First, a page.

Jake Mintz and Jordan Shusterman, a.k.a. The Céspedes Family BBQ, have been making internet baseball content together for over a decade. After all these years, they rarely disagree. And so every once in a while, we force them to try. Debate is way more than what you use to catch da fish, after all.
With that, the BBQ Boys pare down who they’d want on the mound most right now to close out a playoff game.
Jake Mintz: “No three outs are harder to collect than the last three outs.” — Socrates
No, Socrates (who passed away in 399 BCE, a few years before baseball came to be) didn’t actually say that. But the sentiment is true nonetheless. The ninth inning is a pit of vipers, a cage of bees, a blindfolded Black Friday excursion, a first date at a funeral or any other demanding and uncomfortable environment you can think of.
Not every reliever, even those with hot gas and nasty hooks, can handle the unique pressure of being a closer. It takes stuff, composure, a slow heartbeat and a little bit of crazy to thrive with the game on the line. And sure, some savvy managers nowadays can play it cute, mixing and matching their way to 27 outs, but there’s nothing as reassuring (or fun to watch) as an unflappable closer trotting in to lock down the final frame.
That brings us to today’s prompt: If you needed three outs in the ninth inning of a one-run game, who would you hand the ball to this October? Jordan, let’s cross Austin Hedges off the list and get started.
Jordan Shusterman: Hedges was actually the only member of the Rangers bullpen I considered as a legitimate candidate for this thought exercise, so thank you for getting him out of the way early.
There are a lot of ways to go about this, but I think the boring and obvious place to start is at the top of the saves leaderboard. Only three guys have more saves than Orioles All-Star Félix Bautista (who may have been the answer to this question before he hit the IL): Emmanuel Clase, Camilo Doval and Alexis Díaz. Do any of those guys stand out to you?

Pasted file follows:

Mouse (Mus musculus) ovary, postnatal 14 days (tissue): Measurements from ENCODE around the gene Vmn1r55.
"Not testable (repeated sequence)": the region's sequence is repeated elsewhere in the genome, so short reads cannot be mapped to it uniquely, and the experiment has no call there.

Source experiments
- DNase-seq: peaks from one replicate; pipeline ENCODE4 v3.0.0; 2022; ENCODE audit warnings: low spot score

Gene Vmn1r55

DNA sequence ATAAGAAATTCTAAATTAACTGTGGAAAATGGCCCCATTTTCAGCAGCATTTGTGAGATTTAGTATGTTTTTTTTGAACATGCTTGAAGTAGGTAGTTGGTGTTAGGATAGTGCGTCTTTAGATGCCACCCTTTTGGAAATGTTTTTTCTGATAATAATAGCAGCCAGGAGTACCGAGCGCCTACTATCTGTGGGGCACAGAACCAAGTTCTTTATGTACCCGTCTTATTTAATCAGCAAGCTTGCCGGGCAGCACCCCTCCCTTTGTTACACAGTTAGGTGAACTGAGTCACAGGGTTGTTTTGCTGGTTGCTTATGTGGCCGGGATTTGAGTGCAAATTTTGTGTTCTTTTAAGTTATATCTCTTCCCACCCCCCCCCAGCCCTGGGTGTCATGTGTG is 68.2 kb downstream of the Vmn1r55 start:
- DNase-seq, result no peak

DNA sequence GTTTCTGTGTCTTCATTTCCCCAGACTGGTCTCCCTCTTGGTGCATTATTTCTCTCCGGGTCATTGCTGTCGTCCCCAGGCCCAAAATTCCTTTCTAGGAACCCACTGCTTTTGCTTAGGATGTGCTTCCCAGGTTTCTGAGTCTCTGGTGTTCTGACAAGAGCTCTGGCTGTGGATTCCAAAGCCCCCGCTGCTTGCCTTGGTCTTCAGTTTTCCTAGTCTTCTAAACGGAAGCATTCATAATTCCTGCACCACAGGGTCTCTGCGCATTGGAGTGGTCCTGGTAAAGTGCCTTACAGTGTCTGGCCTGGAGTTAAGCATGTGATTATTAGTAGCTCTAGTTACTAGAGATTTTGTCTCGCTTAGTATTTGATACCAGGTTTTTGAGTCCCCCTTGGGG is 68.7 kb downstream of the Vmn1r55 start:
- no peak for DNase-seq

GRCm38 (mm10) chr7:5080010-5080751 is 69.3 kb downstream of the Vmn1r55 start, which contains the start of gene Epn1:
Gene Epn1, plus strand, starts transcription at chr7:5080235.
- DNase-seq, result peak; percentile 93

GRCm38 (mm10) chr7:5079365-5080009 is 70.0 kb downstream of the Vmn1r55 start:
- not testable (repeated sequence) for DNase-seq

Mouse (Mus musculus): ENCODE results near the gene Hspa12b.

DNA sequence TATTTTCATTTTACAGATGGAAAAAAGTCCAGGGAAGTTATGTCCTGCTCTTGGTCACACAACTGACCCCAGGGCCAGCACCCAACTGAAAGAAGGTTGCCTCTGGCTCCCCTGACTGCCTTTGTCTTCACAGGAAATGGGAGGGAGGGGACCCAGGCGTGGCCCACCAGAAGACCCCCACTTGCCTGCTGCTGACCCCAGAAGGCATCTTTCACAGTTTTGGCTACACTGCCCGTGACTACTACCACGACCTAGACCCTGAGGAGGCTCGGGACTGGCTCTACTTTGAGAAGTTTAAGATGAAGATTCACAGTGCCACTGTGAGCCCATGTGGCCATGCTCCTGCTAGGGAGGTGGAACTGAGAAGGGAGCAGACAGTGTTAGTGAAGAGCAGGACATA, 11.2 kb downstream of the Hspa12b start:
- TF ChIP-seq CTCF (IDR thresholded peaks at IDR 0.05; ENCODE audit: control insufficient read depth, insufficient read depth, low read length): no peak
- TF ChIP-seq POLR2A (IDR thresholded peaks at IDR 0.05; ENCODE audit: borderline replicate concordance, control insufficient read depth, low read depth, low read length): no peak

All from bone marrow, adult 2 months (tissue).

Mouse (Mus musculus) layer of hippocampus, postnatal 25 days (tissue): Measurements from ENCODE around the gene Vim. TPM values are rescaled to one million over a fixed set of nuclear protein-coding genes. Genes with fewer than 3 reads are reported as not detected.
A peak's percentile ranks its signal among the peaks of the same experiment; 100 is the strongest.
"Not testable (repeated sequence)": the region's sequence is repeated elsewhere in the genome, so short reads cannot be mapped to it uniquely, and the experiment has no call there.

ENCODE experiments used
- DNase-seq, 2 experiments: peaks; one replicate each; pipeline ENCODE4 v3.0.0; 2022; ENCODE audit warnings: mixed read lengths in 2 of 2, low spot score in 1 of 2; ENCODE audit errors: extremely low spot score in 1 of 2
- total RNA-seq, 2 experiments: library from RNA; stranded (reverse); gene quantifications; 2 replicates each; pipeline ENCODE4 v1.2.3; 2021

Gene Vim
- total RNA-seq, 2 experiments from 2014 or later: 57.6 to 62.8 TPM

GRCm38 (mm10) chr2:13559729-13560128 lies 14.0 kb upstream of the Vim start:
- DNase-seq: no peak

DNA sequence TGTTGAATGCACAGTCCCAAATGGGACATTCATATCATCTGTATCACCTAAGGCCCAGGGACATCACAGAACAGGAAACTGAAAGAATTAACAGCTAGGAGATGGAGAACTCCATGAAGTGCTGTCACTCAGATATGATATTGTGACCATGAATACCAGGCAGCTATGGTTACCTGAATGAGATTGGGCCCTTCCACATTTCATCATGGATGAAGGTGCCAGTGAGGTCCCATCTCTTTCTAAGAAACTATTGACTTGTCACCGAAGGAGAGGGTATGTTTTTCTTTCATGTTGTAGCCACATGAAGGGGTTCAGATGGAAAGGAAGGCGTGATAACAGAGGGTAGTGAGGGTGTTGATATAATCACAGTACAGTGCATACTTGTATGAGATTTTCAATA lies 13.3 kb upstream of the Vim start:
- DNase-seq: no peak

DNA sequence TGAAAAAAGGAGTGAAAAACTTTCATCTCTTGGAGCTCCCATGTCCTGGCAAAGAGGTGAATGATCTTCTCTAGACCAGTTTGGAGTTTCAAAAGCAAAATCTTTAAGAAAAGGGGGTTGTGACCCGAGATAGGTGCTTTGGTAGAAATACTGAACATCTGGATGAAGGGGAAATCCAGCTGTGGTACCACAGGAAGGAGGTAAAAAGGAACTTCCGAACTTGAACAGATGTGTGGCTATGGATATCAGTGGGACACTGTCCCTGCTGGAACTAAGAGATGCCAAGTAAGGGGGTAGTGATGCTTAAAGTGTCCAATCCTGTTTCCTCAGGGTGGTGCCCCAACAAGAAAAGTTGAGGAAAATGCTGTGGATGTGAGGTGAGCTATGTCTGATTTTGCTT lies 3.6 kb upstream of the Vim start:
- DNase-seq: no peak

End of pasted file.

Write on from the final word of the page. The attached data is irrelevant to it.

Mintz: “Stand out to you” is a hilarious way to introduce that trio. Clase throws 100 mph cutters, Doval is a supercharged limb tornado also chucking triple-digit heat and Díaz’s league-best arm extension is so good that he’s practically pitching from a Little League distance.
So yes, those three gentlemen “stand out” to me like a giraffe at the DMV.
However, I don’t think I’d tab any of them right now to lock down the ninth to save the world, as incredible as they all are. Díaz’s 11.7% walk rate scares me. The last time I saw Doval in person he blew two consecutive games in a postseason-style environment in Philadelphia and I’m a biased boy. Clase and his amazing ground ball rate come the closest for me, and if my theoretical ballclub had a gold glove infield I might pick him, but he lacks the type of swing and miss I want in my ideal ninth-inning shutdown king.
Shusterman: All fair points. I think I’d rank those three Clase, Díaz, Doval, but I agree that there is at least one fatal flaw with each that makes me somewhat uneasy handing them the ball with a one-run lead and three outs to go. Oddly enough, there’s a decent chance we won’t see any of them in the postseason. It’ll be weird to potentially see that trio at home while October teams are craving that caliber of closer.
That’s another interesting element here: Late-game situations are obviously the most stressful in the postseason, but how many of the game’s best relievers are on surefire playoff teams?
Guys like David Bednar in Pittsburgh and Josh Hader in San Diego were hot names at the trade deadline for exactly that reason — they’ve been dominant and steady. Neither of them are doing it in the thick of a playoff push right now (sorry, Padres fans), but both are simply really, really good.
Mintz: My one concern with Bednar is the 4.11 ERA and 3.59 FIP since the beginning of August. The velocity isn’t down, but his curveball, his main secondary pitch, got pulverized last month and now he’s throwing his splitter a lot more to compensate. You know how much I love a splitty, but that shift just gives me a bit of pause.
Hader, who is going to be a fascinating free-agent case, is definitely in my top three closers, though. He walks the farm and the cattle on it, but induces so much swing and miss that it doesn’t matter at all. In his 28 outings since June 7th, Hader allowed an earned run in … one of them. Unfortunately, he doesn’t do the rad multi-inning thing anymore, but if we’re talking about three outs …